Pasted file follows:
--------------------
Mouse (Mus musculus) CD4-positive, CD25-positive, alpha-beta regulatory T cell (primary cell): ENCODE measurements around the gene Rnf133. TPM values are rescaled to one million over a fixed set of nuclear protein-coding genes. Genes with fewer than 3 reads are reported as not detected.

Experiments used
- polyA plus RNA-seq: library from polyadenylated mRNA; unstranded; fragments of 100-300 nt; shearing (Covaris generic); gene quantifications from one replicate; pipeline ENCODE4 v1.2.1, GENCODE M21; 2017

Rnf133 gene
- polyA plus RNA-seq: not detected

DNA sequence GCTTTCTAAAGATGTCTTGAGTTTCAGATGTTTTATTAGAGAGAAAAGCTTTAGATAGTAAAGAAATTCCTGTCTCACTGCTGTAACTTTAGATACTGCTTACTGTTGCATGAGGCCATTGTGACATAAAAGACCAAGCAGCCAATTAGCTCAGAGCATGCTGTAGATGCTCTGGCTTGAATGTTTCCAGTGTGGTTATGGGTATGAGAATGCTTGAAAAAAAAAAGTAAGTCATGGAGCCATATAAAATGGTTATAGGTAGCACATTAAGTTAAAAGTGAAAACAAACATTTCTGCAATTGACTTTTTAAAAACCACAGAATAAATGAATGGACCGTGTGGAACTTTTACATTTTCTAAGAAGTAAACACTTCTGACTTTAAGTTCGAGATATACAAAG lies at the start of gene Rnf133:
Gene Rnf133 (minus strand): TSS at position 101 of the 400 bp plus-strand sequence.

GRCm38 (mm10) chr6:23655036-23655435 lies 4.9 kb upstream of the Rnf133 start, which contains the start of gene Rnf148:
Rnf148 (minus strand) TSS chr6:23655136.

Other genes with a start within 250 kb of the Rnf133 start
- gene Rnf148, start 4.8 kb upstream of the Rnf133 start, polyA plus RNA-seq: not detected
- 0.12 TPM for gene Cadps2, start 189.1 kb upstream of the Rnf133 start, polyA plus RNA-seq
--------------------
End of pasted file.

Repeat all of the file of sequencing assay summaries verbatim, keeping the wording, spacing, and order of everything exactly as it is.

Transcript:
Mouse (Mus musculus) CD4-positive, CD25-positive, alpha-beta regulatory T cell (primary cell): ENCODE measurements around the gene Rnf133. TPM values are rescaled to one million over a fixed set of nuclear protein-coding genes. Genes with fewer than 3 reads are reported as not detected.

Experiments used
- polyA plus RNA-seq: library from polyadenylated mRNA; unstranded; fragments of 100-300 nt; shearing (Covaris generic); gene quantifications from one replicate; pipeline ENCODE4 v1.2.1, GENCODE M21; 2017

Rnf133 gene
- polyA plus RNA-seq: not detected

DNA sequence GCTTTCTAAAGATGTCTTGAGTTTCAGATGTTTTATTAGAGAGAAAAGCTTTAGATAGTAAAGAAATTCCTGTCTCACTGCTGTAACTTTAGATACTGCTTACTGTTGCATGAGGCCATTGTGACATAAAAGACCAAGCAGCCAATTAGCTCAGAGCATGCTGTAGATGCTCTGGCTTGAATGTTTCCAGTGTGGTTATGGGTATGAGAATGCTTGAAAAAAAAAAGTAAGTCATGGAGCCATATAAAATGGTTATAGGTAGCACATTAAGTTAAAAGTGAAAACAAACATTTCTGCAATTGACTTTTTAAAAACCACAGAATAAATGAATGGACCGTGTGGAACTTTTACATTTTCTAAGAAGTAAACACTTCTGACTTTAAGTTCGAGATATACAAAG lies at the start of gene Rnf133:
Gene Rnf133 (minus strand): TSS at position 101 of the 400 bp plus-strand sequence.

GRCm38 (mm10) chr6:23655036-23655435 lies 4.9 kb upstream of the Rnf133 start, which contains the start of gene Rnf148:
Rnf148 (minus strand) TSS chr6:23655136.

Other genes with a start within 250 kb of the Rnf133 start
- gene Rnf148, start 4.8 kb upstream of the Rnf133 start, polyA plus RNA-seq: not detected
- 0.12 TPM for gene Cadps2, start 189.1 kb upstream of the Rnf133 start, polyA plus RNA-seq